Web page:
What does an Actuary do?
Actuaries provide commercial, financial and prudential advice on the management of assets and liabilities - especially where long term management and planning are critical factors. Actuaries traditionally work in finance, investment and risk management, general insurance, life insurance, pensions and social security.
Actuaries apply financial and statistical techniques to solve real business problems. These business problems typically involve analysing future financial events, especially when the amount of a future payment, or the timing of when it is paid, is uncertain. A lot of actuaries' work might be thought of as 'risk management', assessing how likely an event may be and the costs associated with it.
Why should I become an Actuary?
- Job stability
- Good financial rewards
- Stimulating work
The minimum requirements, as stipulated by the Institute of Actuaries is a grade B in A-Level Mathematics (or equivalent). All firms, however, will expect at least a 2:1 degree, many specifying numerate/quantitative disciplines.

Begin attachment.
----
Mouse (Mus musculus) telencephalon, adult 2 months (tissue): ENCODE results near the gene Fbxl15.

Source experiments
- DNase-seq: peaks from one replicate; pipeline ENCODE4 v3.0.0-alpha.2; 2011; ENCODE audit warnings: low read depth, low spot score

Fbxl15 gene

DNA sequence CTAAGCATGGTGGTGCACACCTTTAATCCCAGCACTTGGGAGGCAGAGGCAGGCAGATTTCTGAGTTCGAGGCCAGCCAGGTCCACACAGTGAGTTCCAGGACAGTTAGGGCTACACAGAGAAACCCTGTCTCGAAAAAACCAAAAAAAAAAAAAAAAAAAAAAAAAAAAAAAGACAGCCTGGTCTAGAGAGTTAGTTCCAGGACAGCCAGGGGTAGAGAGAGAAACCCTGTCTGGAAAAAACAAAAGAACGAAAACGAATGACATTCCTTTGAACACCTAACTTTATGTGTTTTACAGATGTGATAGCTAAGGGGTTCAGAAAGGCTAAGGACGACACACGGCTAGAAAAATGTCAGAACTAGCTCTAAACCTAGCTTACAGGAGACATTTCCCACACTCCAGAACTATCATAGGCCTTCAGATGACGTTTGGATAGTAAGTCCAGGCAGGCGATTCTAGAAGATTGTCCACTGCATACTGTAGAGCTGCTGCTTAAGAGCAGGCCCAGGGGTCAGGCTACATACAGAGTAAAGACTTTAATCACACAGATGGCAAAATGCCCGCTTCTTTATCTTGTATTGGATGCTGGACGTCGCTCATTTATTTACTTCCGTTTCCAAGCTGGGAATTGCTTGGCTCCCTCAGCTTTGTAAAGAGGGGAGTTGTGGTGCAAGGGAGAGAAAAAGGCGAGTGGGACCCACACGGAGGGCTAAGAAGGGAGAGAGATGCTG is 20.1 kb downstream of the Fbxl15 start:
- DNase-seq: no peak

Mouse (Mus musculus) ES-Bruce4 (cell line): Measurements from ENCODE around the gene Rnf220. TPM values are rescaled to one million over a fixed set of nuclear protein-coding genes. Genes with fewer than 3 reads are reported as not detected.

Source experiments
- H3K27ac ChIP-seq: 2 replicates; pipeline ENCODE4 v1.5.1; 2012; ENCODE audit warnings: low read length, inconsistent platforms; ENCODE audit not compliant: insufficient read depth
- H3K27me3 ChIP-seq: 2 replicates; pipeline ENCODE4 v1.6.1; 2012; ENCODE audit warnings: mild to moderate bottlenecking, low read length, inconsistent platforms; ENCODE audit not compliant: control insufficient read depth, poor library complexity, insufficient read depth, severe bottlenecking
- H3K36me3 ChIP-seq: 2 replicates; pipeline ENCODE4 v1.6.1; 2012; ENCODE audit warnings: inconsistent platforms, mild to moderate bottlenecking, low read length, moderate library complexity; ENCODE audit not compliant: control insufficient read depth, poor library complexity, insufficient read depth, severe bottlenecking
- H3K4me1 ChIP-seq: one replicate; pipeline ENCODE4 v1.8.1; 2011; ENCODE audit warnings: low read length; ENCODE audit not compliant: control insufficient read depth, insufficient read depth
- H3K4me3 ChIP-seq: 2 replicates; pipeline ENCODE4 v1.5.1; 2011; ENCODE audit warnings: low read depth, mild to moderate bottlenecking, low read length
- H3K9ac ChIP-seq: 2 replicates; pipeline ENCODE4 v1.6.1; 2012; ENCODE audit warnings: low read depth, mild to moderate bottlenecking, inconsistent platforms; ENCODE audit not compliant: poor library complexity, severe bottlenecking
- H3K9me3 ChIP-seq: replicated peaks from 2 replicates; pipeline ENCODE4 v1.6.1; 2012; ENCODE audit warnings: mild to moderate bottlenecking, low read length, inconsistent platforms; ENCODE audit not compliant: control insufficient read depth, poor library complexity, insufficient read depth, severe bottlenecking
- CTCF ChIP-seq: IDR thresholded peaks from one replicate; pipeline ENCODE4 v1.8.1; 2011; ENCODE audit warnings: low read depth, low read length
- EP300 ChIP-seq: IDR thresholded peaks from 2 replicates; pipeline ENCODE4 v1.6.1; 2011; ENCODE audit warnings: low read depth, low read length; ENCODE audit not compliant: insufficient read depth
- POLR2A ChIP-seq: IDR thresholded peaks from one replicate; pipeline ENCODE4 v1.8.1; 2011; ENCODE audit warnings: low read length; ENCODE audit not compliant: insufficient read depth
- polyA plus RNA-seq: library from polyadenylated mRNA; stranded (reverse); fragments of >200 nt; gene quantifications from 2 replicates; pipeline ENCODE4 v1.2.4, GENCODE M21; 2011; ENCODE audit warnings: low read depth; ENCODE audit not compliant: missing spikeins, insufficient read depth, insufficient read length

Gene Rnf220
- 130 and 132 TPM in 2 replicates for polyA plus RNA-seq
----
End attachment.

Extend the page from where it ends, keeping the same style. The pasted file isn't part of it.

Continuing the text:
Do I need A-Level Maths? What about A-Level Further Maths?
A-Level Maths is a requirement by the Institute of Actuaries, and they stipulate a grade B or above. While no other A-Levels are required, obviously having A-Level Further Maths will put you in good stead and make your application stronger.
Should I do Actuarial Science at university?
It depends on how sure you are about becoming an actuary.
Example of Employers: Insurance
- Standard Life
Example of Employers: Consultancy
- Ernst & Young
- Lane Clark & Peacock
- Towers Watson
Example of Employers: Other